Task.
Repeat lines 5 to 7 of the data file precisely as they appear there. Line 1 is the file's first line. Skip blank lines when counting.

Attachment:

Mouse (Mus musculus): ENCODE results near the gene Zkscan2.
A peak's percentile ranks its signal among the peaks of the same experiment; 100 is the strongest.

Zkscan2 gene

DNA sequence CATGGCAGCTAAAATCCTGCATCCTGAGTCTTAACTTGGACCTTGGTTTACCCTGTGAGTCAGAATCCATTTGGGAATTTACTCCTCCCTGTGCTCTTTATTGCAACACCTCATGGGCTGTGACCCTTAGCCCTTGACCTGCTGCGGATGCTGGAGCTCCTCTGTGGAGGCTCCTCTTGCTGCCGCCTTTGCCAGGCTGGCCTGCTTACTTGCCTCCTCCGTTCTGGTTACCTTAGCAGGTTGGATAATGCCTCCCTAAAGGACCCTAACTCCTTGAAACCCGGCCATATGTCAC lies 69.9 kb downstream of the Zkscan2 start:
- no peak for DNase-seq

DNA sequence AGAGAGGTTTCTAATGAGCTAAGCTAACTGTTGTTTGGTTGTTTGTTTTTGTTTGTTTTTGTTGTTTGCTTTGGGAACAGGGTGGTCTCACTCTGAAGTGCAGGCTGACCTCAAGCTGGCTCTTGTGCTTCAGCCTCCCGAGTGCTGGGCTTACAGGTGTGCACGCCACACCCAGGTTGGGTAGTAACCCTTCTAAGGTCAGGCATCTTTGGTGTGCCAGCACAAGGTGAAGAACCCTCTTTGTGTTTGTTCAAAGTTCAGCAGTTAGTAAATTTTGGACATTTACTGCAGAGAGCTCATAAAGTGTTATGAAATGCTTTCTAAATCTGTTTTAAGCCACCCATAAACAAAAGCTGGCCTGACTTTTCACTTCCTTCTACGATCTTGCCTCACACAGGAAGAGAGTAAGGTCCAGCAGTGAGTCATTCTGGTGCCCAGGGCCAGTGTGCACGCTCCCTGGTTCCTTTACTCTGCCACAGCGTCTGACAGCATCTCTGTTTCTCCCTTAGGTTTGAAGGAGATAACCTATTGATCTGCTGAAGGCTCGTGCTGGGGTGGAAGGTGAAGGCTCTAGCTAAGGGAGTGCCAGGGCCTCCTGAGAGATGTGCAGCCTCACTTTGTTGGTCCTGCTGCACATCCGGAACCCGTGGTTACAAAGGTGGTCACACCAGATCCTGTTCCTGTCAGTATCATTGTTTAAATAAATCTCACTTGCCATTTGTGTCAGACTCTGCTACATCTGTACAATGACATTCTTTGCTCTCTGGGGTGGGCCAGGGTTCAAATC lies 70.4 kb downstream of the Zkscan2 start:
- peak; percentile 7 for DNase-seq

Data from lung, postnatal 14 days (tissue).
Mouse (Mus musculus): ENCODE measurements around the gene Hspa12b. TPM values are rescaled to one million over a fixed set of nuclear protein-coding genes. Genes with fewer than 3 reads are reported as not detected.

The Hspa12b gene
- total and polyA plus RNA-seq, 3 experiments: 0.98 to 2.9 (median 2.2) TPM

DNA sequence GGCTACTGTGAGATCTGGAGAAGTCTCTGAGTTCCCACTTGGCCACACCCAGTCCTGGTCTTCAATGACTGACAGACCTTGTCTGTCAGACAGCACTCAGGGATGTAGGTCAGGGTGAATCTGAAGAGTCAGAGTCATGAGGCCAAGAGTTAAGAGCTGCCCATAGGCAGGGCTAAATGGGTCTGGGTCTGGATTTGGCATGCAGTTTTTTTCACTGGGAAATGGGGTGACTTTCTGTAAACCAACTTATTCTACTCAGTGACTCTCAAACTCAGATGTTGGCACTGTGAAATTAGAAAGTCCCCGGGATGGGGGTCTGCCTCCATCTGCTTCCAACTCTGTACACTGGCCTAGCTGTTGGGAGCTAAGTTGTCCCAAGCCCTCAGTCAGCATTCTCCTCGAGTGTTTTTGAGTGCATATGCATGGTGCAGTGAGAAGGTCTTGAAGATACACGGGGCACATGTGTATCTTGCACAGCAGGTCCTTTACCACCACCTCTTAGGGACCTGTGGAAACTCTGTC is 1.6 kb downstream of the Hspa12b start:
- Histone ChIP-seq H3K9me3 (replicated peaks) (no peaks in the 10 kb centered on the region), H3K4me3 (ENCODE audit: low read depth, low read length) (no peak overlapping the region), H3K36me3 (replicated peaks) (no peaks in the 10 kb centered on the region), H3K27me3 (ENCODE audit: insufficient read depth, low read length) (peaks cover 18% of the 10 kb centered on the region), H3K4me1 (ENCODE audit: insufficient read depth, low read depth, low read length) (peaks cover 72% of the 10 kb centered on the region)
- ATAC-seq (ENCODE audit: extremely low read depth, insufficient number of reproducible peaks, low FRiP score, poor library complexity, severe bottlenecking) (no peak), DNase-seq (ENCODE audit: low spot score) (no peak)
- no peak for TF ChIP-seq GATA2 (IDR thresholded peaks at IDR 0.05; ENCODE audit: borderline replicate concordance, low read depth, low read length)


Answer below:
- no peak for DNase-seq

DNA sequence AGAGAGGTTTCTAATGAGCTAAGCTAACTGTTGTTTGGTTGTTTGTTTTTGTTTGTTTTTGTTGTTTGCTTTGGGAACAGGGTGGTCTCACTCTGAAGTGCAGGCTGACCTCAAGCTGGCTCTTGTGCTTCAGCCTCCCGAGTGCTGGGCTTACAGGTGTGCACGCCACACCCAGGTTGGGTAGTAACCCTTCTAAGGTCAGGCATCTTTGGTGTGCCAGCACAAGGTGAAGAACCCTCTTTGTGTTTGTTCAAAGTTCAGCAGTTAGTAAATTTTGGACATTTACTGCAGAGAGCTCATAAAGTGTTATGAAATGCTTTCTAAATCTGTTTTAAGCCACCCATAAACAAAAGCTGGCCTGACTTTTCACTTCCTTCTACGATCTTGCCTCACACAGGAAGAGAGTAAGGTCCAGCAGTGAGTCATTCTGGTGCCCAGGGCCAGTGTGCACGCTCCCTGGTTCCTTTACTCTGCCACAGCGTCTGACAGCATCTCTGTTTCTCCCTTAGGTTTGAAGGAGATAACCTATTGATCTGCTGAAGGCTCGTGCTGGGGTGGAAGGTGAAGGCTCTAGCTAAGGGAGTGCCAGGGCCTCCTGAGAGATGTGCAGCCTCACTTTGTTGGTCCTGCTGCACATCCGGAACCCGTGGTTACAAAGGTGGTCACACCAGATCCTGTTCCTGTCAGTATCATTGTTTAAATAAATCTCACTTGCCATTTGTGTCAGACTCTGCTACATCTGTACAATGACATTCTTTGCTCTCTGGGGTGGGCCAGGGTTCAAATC lies 70.4 kb downstream of the Zkscan2 start:
- peak; percentile 7 for DNase-seq